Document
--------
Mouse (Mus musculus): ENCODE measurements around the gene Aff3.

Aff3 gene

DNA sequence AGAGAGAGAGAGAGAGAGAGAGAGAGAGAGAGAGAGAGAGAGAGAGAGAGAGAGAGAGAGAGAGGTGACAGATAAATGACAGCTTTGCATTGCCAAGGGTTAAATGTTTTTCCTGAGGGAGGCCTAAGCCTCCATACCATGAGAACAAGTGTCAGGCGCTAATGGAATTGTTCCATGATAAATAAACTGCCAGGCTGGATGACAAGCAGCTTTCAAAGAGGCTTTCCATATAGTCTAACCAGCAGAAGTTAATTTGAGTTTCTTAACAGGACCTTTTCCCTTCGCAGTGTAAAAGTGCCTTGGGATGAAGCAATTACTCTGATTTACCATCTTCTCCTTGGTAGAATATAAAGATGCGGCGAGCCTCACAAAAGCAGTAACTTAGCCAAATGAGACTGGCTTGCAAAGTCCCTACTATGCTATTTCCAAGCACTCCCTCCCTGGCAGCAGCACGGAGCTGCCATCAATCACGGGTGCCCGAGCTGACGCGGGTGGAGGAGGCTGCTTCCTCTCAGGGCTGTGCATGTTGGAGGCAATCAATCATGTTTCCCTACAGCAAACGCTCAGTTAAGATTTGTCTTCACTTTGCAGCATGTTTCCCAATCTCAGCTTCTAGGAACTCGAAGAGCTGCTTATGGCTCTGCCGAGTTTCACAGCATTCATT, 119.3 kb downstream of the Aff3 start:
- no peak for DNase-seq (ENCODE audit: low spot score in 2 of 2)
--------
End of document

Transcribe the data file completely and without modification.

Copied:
Mouse (Mus musculus): ENCODE measurements around the gene Aff3.

Aff3 gene

DNA sequence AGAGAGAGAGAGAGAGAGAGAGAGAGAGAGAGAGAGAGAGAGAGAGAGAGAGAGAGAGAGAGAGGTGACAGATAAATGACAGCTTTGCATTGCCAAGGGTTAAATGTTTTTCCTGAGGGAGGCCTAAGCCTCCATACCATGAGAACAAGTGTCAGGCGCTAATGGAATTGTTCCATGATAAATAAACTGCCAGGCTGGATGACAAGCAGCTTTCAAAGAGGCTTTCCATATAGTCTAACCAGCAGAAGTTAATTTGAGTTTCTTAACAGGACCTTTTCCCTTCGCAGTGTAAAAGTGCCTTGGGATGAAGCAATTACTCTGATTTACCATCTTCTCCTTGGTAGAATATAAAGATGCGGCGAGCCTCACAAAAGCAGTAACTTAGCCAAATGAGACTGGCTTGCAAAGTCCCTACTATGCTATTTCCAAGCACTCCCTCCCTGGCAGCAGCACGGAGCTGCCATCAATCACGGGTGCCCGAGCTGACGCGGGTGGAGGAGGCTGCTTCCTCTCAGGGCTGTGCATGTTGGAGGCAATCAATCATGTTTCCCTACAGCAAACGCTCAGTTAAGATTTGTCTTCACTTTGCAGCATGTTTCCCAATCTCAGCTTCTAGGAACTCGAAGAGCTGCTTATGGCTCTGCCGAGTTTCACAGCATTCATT, 119.3 kb downstream of the Aff3 start:
- no peak for DNase-seq (ENCODE audit: low spot score in 2 of 2)